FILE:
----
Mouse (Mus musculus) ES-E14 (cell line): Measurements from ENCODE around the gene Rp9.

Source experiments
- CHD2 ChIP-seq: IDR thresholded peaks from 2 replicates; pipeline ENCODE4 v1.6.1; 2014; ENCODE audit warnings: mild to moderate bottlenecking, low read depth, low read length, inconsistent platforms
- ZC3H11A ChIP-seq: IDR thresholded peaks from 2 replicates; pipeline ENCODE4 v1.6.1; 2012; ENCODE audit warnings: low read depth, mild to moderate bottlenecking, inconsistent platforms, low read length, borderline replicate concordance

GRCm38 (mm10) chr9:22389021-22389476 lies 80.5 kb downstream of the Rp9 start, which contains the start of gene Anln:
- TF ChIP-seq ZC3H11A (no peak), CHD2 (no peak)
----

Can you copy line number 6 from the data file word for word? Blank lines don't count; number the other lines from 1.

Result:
- TF ChIP-seq ZC3H11A (no peak), CHD2 (no peak)